It brings tears to my eyes. Yes, they may have had underlying conditions, but they didn’t deserve to die. They are our kupuna who were there for us. They, like all of us, have families and friends who love them dearly.

Whoever is out there, please help our veterans now so that we don’t lose any more of those special souls. Let’s take care of each other as we go through this pandemic. We need to come together as one big ohana.

Susan Serrao



Will GOP words on court vacancy ring hollow?

Supreme Court Justice Ruth Bader Ginsburg leaves an incomparable legacy of fighting for equal justice for all Americans, as stated in our Constitution. The next justice should be chosen by the same standard of equal justice.

February 2016: Senate Majority leader Mitch McConnell, when Justice Antonin Scalia died in an election year, said: “The American people should have a voice in the selection of their next Supreme Court Justice. Therefore, this vacancy should not be filled until we have a new president.”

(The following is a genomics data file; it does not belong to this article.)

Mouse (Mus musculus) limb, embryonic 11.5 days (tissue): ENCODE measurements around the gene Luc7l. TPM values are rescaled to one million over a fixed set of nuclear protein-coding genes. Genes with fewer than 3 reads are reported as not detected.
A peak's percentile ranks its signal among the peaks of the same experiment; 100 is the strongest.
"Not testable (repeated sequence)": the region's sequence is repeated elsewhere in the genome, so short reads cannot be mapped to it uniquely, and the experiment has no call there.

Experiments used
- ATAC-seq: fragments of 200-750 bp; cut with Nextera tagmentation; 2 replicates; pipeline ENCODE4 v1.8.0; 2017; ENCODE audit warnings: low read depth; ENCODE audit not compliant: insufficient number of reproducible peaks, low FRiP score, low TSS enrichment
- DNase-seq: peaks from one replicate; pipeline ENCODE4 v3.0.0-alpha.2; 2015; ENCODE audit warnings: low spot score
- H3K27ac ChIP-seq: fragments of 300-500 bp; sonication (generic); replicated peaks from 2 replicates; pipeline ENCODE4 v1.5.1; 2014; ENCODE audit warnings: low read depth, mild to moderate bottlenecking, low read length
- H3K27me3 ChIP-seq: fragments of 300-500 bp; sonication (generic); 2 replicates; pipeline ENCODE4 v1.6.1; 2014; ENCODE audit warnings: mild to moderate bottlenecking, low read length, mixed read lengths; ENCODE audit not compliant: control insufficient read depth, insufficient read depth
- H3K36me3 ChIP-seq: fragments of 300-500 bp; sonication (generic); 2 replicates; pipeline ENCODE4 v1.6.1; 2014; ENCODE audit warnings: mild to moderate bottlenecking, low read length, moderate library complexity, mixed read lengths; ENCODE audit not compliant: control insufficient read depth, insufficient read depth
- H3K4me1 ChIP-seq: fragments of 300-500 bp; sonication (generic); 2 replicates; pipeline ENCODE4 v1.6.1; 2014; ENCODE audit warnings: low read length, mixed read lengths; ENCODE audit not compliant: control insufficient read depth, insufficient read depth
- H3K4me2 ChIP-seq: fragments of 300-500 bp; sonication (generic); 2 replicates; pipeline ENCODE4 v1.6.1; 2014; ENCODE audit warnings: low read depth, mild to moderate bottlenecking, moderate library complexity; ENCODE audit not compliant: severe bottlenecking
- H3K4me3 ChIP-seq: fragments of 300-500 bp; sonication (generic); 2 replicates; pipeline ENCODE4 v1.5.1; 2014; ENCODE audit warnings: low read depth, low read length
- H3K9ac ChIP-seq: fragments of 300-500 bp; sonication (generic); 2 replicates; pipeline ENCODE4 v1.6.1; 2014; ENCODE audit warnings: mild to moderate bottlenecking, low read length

McConnell in September 2020: President Donald Trump’s nominee to replace Ginsburg “will receive a vote on the floor of the United States Senate.”

Will Senate Republicans honor their word? Will they put the American people before party? Do they have a moral compass and moral courage?

Or will they dishonor themselves and their titles in exchange for power, influence and whatever leads them to do anything for Trump — and in this way be remembered in history forever?

Judith Goldman

Ala Moana


Blame Trump’s own words, not media bias

Some say negative opinions about President Donald Trump are the result of “media bias.”